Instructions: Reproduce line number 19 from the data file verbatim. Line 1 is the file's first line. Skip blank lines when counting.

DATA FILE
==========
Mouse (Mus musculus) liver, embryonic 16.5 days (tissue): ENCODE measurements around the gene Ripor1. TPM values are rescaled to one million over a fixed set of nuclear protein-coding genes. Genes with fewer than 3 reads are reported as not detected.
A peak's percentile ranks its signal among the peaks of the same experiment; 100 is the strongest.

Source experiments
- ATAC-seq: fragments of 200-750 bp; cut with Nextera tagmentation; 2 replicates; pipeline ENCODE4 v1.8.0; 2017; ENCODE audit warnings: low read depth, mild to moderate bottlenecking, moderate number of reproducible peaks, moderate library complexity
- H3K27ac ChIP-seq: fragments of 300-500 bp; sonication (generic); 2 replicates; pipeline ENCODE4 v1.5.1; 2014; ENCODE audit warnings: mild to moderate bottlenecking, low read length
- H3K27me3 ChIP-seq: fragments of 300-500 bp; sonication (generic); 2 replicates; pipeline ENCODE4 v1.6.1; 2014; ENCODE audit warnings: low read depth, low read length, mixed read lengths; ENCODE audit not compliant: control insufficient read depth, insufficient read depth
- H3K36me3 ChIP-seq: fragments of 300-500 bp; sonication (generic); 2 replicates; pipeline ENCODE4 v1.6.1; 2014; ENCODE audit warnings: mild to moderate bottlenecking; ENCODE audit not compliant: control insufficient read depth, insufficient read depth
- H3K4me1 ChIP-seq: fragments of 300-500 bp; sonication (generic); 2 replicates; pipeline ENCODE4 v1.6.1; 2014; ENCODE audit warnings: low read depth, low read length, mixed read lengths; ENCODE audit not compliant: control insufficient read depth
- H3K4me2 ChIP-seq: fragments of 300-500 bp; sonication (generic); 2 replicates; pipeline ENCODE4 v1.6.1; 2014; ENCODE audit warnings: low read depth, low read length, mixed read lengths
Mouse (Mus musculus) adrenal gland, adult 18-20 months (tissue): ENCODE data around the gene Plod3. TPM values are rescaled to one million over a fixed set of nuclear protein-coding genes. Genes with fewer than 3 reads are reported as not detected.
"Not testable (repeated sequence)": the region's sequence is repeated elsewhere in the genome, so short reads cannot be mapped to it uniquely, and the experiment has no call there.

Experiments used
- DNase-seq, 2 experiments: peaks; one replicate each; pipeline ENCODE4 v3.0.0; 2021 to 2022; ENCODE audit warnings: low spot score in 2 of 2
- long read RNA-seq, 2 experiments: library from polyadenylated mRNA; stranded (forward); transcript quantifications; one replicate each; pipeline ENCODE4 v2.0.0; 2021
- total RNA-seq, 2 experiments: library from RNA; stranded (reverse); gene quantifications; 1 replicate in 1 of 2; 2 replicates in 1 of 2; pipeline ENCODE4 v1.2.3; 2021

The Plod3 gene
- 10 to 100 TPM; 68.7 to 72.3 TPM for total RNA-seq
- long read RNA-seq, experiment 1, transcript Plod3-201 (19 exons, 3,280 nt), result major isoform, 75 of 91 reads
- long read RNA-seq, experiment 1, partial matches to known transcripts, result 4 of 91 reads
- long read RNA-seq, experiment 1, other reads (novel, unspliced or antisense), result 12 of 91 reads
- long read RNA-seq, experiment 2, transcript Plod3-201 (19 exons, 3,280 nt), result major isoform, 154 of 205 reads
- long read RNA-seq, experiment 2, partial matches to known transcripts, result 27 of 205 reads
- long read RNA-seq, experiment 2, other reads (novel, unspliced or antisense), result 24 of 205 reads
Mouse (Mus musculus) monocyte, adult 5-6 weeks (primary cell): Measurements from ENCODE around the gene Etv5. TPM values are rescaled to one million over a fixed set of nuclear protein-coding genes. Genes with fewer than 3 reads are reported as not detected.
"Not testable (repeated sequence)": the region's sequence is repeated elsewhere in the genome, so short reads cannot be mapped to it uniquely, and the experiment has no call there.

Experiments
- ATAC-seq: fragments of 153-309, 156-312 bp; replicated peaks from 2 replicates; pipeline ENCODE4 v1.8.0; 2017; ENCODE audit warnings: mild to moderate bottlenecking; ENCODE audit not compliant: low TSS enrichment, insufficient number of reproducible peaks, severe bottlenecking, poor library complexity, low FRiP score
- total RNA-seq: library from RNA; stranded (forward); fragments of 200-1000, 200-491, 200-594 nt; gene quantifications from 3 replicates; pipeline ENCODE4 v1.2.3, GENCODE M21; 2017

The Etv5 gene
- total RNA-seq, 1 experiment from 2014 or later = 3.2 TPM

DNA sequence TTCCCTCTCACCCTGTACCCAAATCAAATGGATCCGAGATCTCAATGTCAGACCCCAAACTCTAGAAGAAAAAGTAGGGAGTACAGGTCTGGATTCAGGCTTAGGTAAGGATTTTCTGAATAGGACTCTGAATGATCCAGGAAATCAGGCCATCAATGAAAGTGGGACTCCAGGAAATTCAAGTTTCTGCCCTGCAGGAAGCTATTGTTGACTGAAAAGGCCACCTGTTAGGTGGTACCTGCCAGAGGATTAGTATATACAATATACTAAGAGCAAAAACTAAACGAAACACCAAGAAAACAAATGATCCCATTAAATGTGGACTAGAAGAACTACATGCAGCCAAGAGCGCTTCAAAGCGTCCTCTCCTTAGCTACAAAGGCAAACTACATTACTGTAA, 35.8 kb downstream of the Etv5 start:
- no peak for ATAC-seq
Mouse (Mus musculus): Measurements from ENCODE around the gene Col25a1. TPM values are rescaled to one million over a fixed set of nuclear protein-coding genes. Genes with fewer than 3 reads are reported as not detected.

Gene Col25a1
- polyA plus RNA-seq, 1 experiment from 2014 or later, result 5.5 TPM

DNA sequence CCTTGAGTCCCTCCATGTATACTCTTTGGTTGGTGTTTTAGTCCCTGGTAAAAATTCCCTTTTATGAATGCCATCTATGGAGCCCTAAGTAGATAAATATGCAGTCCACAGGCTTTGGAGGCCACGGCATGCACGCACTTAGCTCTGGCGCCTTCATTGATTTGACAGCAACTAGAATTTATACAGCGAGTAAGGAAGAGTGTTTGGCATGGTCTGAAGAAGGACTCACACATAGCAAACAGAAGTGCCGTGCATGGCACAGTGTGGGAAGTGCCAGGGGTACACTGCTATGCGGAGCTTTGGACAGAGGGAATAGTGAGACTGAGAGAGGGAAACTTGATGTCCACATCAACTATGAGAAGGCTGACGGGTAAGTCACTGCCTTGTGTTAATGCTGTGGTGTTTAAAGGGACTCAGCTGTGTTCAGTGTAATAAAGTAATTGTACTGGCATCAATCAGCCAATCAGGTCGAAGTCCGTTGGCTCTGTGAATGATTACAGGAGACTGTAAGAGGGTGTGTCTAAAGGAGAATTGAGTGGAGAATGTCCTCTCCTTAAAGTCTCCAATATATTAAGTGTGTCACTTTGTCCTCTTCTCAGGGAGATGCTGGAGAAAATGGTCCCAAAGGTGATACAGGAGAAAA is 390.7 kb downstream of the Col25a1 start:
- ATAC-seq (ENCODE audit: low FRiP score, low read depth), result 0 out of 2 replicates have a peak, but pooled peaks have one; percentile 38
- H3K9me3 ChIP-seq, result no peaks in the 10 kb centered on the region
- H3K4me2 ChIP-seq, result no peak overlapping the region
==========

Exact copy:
- long read RNA-seq, experiment 1, partial matches to known transcripts, result 4 of 91 reads